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The Son (2002)

Transcending the supporting roles and cameo appearances in the Dardennes’ five other films, Olivier Gourmet takes centre stage as Olivier, a man guarded by pride and his inability to communicate. Whilst teaching at a trades training centre (where he imparts his carpentering expertise), Olivier employs the adolescent Francis (Morgan Marinne) as his apprentice, fully aware that he is the previously incarcerated murderer of his son. What follows is a tense and quietly riveting inspection of the fractured nature of repression, as Olivier begins to battle with his inflamed internal agony and a newfound position as a surrogate role model to this disillusioned youth. Gourmet, an image of pent up rage and hatred, won the Best Actor award at the 55th Cannes Film Festival, and his is a performance that complements a stunningly simplistic tale of fraught torment played out on an ostensibly modest scale.

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The Child (2005)

Reteaming with Jérémie Renier (and reclaiming the Palme d’Or at the 58th Cannes Film Festival), The Child is a devastating and emotionally nuanced story that studies the ramifications brought about by a string of ill-judged choices. Renier plays Bruno, a petty thief who, along with pregnant girlfriend Sonia (Déborah François), lives off their meagre benefits. Shortly after Sonia gives birth, Bruno sells their newborn child to a black market adoption ring in exchange for cash, a decision that stuns Sonia and compels him to quickly reverse his decision. However, once they get the baby back, Bruno’s debt to Sonia and the dangerous child-trading gang remains unpaid, causing him to take drastic measures to secure a future already in rapid descent. Although filled with unlikable characters suffocated by their own unsympathetic foibles, The Child is perhaps the Dardennes’ at their best, sculpting a complex and powerful portrayal of desperation and human suffering that refuses to deliver easy answers.

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The Silence of Lorna (2008)

Maintaining similar themes brought across from The Child, namely the harsh alienation that comes with the commodification of humanity, The Silence of Lorna – which is considered to be one of their lesser works – is a glacial naturalistic thriller that examines anxieties brought about from immigration and marrying for identification. The film, which was awarded Best Screenplay at the 61st Cannes Film Festival, focuses on the filmmakers’ most mature set of characters: it stars Arta Dobroshi as Lorna, a woman in her mid-thirties who, as the benefactor of a complex marriage-for-sale racket, subjects herself to a gloomy web of deceit, complicity and guilt that leads to a bleak, reflective conclusion. Unusually for a Dardennes film, Lorna is active within a plot she is ultimately unable to take control of, and that is perhaps why this break from straightforward narrative progression leads the film to be slightly less engaging that the filmmaker’s previous works. Mysterious and multifaceted, The Silence of Lorna is nevertheless a tender portrayal of a sympathetic woman eager to help herself by helping others.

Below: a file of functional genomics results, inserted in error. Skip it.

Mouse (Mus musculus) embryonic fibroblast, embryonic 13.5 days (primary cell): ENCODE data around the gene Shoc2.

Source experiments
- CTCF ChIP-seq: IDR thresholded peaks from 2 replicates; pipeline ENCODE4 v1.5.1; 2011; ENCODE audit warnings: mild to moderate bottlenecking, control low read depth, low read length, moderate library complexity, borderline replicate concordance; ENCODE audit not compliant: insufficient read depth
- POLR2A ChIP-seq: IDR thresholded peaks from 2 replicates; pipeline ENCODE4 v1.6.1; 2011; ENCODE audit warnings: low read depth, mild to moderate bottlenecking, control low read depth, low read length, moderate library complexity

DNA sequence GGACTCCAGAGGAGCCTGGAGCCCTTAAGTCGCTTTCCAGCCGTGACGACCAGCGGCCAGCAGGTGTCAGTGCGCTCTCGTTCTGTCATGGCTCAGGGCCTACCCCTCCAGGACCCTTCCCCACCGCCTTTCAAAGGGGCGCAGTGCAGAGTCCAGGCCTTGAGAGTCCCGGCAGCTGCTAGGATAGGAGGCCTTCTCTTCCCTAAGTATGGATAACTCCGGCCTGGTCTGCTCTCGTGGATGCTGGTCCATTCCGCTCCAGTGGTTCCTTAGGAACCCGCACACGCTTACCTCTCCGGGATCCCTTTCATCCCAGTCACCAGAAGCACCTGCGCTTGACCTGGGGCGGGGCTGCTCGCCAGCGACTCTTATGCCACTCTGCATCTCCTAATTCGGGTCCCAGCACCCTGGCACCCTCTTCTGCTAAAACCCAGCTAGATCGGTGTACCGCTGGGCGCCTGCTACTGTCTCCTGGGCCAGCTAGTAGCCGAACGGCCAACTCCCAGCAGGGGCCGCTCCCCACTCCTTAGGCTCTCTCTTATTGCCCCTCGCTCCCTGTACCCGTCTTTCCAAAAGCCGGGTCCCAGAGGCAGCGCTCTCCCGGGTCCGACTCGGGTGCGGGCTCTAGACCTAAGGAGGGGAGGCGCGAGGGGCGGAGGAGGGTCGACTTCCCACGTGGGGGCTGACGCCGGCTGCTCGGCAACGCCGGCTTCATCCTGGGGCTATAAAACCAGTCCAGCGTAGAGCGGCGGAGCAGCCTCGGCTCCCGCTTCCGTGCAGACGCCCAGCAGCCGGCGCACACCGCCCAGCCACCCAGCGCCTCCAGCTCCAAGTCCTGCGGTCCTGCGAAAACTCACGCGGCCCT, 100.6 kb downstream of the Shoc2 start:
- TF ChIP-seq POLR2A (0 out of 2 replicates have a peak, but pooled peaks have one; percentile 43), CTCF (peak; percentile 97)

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The Kid With a Bike (2011)

Winner of the Grand Jury Prize at the 64th Cannes Film Festival, The Kid with a Bike is the Dardennes’ most recent and contemporary work. Shifting from the industrial heart of Seraing to its leafy, sun kissed suburbs, the film stars Thomas Doret (in his acting debut) as Cyril Catoul, an uncontrollable 12-year-old boy who slowly succumbs to the affections of Samantha (Cécile de France) once he discovers his father (Renier) has abandoned him. Described by the filmmaker’s themselves as a modern fairytale, the film retains familiar elements both thematically and narratively (Cyril battling to find his place in the world), yet The Kid with a Bike differs from their usual styles, namely because it is uncharacteristically upbeat. Replete with fluid tracking shots and rousing (though jarring) non-diegetic musical interludes –something experimented with for the first time in The Silence of Lorna – the film is bright and summery, and sees the directors pushing their social concerns in spacious new directions. Although the frayed edges of Cyril and Samantha’s struggles are tied up too neatly, The Kid with a Bike is essentially recognisable but underscored by that most distorted element in all of the Dardennes Brothers’ films: it is pitilessly optimistic.

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2 responses to “Review: The Dardennes Collection

  1. That is quite a lot of intense movies all at once. The Kid With a Bike is the only one I have heard of but the La Promesse seems interesting too.

  2. They are intense I agree, but they are stopped from being totally, relentlessly miserable by the Dardennes humanist touch. They combine truth and beauty into films that are so basic and compelling.
    (p.s. thanks for reading/commenting)